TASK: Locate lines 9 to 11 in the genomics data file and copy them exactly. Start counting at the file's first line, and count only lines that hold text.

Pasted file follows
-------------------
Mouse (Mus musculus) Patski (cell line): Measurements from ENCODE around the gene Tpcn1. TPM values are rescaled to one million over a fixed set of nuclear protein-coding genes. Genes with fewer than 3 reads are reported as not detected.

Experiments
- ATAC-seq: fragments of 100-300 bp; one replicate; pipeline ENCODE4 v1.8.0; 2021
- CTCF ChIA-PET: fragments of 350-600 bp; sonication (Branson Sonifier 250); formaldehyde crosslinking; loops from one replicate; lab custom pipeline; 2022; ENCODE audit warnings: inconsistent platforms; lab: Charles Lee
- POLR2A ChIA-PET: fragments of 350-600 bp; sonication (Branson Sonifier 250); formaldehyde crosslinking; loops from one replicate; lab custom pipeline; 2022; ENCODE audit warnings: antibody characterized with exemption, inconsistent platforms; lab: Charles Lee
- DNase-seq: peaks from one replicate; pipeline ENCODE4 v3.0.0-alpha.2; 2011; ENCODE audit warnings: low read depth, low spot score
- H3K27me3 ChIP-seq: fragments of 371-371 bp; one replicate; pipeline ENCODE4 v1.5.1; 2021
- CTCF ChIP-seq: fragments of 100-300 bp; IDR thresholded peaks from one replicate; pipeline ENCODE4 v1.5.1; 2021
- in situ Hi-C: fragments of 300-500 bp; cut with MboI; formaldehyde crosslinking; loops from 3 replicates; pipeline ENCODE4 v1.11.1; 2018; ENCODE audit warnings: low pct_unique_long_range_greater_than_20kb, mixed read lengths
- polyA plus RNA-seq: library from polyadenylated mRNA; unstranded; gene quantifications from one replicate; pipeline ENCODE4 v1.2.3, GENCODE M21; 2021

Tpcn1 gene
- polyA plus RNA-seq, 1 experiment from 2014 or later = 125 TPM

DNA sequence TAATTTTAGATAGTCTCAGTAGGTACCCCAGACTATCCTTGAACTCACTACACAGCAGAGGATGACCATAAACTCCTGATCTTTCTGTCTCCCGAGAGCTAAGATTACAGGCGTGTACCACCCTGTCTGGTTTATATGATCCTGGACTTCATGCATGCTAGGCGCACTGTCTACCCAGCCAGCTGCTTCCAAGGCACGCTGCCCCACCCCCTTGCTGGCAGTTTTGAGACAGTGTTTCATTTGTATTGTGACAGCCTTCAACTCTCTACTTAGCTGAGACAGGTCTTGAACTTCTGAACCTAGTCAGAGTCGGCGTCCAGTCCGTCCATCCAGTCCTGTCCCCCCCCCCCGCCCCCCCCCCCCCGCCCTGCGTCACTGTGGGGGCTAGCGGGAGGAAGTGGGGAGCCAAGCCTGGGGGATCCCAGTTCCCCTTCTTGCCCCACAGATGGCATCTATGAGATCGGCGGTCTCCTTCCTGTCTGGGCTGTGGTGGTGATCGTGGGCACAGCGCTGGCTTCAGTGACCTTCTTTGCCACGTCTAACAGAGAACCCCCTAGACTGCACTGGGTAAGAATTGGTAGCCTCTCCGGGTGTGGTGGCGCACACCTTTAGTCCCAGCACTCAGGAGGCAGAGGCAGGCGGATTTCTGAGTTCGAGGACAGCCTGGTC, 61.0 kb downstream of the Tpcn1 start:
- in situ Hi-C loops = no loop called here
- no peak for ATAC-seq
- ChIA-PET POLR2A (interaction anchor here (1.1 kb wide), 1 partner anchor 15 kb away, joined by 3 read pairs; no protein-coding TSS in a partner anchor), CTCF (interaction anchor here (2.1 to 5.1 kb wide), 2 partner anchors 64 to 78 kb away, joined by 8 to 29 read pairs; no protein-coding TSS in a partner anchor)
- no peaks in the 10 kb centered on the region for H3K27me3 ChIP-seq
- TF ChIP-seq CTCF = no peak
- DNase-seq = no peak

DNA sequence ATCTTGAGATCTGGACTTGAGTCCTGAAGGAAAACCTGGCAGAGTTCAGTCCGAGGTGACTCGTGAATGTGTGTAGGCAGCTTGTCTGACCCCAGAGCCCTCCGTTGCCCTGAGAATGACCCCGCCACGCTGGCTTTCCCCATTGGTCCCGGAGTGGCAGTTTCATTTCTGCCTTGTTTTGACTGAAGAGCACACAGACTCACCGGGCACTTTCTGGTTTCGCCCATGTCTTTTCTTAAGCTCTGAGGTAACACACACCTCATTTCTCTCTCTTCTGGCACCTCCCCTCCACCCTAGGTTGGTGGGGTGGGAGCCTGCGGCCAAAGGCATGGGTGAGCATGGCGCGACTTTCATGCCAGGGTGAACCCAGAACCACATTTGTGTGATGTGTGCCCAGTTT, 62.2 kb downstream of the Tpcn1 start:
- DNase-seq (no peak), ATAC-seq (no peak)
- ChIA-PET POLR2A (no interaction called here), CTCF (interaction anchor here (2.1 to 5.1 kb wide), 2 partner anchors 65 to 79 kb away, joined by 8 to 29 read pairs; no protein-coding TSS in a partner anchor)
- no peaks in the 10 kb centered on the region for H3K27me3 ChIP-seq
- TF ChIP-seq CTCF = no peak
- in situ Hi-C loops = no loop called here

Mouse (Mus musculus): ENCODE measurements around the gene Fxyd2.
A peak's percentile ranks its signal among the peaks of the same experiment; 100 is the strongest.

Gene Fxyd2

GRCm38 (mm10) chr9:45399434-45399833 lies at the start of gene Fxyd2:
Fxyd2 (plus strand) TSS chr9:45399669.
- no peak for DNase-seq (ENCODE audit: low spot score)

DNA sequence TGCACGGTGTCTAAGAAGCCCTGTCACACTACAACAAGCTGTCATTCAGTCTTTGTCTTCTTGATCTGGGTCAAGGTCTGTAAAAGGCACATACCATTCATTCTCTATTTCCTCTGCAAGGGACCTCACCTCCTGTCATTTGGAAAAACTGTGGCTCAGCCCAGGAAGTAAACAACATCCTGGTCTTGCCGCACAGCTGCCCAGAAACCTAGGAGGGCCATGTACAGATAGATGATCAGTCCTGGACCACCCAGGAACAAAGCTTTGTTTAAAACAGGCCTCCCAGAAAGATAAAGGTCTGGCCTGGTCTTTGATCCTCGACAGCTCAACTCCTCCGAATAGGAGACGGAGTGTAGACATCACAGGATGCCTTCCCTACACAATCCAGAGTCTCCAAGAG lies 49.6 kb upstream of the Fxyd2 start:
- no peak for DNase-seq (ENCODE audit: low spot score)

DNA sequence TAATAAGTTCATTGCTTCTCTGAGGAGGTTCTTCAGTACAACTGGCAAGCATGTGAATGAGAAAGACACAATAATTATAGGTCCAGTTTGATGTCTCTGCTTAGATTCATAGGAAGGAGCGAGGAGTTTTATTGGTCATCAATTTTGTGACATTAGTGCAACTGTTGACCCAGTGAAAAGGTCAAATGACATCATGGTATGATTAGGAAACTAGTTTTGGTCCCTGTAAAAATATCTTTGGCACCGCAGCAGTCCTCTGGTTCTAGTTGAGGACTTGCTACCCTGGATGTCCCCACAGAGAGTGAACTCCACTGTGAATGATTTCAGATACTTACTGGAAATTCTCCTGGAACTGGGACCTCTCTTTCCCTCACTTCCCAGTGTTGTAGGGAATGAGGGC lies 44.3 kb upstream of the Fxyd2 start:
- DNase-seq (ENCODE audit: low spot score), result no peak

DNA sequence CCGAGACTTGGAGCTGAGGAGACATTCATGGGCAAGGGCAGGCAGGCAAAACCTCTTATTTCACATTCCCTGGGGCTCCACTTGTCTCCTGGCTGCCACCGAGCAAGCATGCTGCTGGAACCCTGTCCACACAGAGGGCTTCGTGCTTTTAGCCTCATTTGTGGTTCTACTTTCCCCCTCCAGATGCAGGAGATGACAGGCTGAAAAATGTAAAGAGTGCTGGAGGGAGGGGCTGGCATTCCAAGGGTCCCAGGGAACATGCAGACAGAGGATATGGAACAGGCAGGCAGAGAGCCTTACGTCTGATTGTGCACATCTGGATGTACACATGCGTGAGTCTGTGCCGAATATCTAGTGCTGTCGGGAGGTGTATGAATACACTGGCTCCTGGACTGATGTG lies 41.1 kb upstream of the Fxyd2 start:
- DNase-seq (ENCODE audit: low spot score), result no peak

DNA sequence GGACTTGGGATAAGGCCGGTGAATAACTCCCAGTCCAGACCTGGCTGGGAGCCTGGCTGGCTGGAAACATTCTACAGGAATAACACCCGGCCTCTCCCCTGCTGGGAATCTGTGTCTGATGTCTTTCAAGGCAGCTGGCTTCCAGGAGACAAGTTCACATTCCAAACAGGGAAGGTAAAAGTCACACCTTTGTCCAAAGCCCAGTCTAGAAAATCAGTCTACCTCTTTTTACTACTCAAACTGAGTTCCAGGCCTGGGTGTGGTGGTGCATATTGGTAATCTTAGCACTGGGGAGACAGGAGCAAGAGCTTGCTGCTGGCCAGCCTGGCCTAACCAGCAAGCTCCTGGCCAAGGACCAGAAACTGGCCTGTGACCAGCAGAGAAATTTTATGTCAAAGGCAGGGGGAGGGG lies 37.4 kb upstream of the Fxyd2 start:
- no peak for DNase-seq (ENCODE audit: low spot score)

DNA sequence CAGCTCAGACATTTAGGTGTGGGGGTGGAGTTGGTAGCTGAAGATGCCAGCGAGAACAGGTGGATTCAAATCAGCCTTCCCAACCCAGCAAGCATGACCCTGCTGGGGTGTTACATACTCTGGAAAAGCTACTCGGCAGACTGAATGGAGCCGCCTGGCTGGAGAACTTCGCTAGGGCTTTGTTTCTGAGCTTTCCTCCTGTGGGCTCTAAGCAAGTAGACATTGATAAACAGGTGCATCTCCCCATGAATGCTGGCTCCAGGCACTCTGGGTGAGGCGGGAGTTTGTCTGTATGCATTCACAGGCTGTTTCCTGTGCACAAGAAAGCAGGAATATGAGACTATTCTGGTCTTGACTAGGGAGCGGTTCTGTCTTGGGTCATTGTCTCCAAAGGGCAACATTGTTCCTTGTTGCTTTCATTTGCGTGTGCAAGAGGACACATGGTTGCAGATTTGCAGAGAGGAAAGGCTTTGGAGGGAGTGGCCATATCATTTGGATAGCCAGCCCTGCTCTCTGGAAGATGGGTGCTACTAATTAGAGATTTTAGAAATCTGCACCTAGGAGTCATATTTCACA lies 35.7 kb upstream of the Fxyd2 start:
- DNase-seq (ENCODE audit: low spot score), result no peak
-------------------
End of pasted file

- in situ Hi-C: fragments of 300-500 bp; cut with MboI; formaldehyde crosslinking; loops from 3 replicates; pipeline ENCODE4 v1.11.1; 2018; ENCODE audit warnings: low pct_unique_long_range_greater_than_20kb, mixed read lengths
- polyA plus RNA-seq: library from polyadenylated mRNA; unstranded; gene quantifications from one replicate; pipeline ENCODE4 v1.2.3, GENCODE M21; 2021

Tpcn1 gene